|Knutson, Allen - TEXAS A&M UNIVERSITY|
|Rodriguez-Del-Bosque, Luis - INSTITUTO NACIONAL FOREST|
|Deloach Jr, Culver|
Submitted to: Proceedings of National Congress of Biological Control
Publication Type: Proceedings
Publication Acceptance Date: November 14, 2003
Publication Date: January 10, 2004
Citation: Milbrath, L.R., Herr, J.C., Knutson, A.E., Tracy, J.L., Bean, D.W., Rodriguez-del-Bosque, L.A., Carruthers, R.I., Deloach, C.J. 2003. Suitability of Diorhabda elongata (Coleoptera: Chrysomelidae) for biological control of saltcedars (Tamarix spp.) in the southern United States and northern Mexico. In: Memoirs of the XXVI Congresso Nacional de Control Biologico, November 3-8, 2003, Guadalajara, Jalisco, Mexico. p. 225-227. Interpretive Summary: Saltcedars are exotic shrubs or trees that have invaded river systems throughout the Western U.S. and northern Mexico, causing major problems. The importation of insects from the Old World that damage saltcedar, but not other plants, has good potential to control saltcedar. A leaf-feeding beetle, released and now established in northern areas of the U.S., appears very promising in controlling saltcedar. Other populations of the beetle have been studied that we anticipate will establish in the southern U.S. and northern Mexico and cause significant damage to saltcedar. Control of saltcedar will improve native plant communities and wildlife habitat, and insure water supplies for agriculture and municipalities.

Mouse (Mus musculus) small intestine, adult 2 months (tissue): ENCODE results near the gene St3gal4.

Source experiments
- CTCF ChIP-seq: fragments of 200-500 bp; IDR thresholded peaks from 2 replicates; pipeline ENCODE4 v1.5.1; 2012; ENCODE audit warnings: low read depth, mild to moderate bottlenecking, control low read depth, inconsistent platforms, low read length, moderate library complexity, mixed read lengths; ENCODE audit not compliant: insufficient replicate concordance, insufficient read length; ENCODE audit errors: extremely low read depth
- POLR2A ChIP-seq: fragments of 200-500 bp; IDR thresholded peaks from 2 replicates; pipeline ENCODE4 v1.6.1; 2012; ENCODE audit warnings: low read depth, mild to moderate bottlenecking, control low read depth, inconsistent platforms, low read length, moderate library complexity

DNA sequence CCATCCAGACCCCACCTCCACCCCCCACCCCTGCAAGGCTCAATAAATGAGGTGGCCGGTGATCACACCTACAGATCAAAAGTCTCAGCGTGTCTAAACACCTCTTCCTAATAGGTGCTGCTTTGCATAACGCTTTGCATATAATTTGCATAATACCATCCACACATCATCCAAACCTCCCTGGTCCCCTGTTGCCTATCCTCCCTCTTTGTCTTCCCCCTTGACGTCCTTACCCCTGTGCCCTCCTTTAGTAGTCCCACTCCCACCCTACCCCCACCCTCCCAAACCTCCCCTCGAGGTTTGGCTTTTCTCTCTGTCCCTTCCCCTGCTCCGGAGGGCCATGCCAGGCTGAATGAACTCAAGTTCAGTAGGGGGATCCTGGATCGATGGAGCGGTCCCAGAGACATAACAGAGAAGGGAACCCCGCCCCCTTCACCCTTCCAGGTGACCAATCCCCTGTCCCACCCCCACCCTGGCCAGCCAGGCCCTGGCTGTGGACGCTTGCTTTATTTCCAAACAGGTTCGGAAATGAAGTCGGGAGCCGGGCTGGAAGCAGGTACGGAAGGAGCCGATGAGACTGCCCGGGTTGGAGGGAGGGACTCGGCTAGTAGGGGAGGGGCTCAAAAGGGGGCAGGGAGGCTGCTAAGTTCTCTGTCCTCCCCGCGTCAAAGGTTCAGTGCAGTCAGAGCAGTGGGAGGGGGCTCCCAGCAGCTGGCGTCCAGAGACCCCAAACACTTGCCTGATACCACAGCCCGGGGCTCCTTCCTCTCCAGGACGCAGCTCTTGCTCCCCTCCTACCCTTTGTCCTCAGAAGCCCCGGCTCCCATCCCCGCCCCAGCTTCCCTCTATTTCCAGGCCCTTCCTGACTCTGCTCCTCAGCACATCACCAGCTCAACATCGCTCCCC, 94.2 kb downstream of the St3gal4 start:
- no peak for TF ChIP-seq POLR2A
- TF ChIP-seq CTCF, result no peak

Technical Abstract: Populations of the leaf beetle, Diorhabda elongata (Coleoptera: Chrysomelidae) from Fukang, China and Chilik, Kazakhstan were released into the open field in May 2001 in the United States at 5 release sites north of the 38th parallel and initially appear to be achieving successful biological control of saltcedar (Tamarix spp.). However, these beetles have not established at 4 more southern release sites - Seymour in northern Texas and at Bishop, Hunter-Liggett and Cache Creek in central California - probably because daylength in these southern areas is too short. Laboratory tests demonstrated that beetles from Fukang, China require 14 hr 45 min daylength to avoid entering premature overwintering diapause. However, maximum summer daylength at Seymour, TX is only 14 hr 20 min, is only 14 hr 10 min at Temple, TX, and is even less further south. This causes the beetles to enter diapause in early July and they probably starve before food becomes available the following March. Thus, these beetles cannot control damaging stands of saltcedar from southern California to Texas and in northern Mexico. Additional studies demonstrated that populations of D. elongata from Crete, Greece; Sfax, Tunisia; Karshi, Uzbekistan; and Turpan, China are more adapted to short daylengths. These beetles may be able to establish in the area from the 38th parallel south into northern Mexico.